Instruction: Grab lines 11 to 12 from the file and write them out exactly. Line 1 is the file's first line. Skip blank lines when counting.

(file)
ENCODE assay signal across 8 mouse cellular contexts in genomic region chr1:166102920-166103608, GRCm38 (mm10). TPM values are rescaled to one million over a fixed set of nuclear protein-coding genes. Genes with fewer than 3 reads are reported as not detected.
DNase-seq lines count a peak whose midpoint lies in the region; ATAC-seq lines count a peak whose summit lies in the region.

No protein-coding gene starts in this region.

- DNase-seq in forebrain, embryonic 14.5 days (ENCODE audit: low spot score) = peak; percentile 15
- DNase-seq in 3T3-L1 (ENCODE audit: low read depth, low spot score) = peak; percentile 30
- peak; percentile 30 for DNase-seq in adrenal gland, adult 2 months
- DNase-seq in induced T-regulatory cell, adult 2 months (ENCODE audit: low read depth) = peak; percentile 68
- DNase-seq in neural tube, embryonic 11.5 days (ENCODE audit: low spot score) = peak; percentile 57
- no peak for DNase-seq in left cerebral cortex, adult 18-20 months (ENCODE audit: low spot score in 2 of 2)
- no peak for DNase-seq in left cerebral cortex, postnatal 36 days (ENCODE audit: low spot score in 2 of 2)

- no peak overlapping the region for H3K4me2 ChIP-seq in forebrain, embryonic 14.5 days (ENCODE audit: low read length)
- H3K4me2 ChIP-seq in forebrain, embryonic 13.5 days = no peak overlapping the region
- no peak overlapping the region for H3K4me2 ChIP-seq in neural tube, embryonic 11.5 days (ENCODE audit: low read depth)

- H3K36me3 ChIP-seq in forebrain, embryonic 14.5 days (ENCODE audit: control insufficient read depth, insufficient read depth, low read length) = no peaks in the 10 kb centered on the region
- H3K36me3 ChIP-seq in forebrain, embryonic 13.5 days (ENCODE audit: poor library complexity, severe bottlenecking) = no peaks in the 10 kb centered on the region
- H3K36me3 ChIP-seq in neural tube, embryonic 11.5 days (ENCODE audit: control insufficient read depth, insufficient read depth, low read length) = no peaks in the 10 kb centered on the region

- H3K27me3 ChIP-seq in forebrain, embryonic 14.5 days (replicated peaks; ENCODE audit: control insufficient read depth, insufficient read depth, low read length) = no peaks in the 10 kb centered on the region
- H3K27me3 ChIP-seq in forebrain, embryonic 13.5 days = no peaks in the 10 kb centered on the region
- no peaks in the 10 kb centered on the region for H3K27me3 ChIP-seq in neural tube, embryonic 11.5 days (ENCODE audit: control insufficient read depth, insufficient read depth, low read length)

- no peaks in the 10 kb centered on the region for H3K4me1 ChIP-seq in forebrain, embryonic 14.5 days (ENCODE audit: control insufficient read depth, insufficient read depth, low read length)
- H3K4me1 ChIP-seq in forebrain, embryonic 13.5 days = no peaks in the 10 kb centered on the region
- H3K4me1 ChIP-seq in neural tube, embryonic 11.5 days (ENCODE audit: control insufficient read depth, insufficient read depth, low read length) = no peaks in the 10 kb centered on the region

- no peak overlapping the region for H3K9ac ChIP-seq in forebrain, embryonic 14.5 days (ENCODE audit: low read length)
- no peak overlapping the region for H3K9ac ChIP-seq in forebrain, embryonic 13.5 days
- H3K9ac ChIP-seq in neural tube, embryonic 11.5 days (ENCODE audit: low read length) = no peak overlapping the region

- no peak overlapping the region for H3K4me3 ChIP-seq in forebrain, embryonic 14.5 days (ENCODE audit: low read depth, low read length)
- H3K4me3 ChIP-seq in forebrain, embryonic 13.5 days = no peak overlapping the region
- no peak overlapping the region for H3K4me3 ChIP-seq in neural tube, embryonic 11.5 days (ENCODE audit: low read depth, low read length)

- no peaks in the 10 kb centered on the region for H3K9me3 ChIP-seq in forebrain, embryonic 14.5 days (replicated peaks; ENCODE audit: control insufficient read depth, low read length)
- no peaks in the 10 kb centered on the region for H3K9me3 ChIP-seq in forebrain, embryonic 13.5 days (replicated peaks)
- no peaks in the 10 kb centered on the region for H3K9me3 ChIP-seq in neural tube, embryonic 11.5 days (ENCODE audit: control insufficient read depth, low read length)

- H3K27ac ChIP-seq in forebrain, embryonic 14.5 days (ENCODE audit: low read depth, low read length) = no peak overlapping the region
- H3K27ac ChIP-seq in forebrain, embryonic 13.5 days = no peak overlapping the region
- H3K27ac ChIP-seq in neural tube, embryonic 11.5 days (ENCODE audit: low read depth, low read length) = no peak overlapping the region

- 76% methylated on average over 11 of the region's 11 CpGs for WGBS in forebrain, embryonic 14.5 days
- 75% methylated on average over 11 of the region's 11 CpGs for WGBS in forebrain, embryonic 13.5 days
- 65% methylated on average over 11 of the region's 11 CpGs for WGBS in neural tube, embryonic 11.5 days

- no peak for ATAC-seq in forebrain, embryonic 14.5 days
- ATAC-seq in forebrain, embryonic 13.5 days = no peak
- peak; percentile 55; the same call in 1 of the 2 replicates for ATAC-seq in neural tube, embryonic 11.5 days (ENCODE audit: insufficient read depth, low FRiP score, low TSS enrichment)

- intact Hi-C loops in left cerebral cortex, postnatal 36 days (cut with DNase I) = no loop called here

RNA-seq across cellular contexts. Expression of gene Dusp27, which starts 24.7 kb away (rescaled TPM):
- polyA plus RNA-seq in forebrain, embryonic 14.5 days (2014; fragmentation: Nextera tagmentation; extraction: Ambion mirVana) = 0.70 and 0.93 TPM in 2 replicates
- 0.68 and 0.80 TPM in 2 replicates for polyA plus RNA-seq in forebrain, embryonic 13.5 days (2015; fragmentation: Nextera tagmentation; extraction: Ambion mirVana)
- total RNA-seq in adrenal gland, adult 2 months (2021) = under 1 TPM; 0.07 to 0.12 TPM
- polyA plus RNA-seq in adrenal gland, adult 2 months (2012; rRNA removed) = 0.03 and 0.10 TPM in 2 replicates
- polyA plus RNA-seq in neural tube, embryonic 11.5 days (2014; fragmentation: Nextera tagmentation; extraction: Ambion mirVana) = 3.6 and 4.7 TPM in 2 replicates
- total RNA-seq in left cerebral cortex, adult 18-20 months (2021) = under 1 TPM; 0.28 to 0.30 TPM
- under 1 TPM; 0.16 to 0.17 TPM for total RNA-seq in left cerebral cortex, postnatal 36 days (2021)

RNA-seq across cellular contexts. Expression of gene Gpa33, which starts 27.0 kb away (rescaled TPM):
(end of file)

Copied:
- no peak overlapping the region for H3K4me2 ChIP-seq in forebrain, embryonic 14.5 days (ENCODE audit: low read length)
- H3K4me2 ChIP-seq in forebrain, embryonic 13.5 days = no peak overlapping the region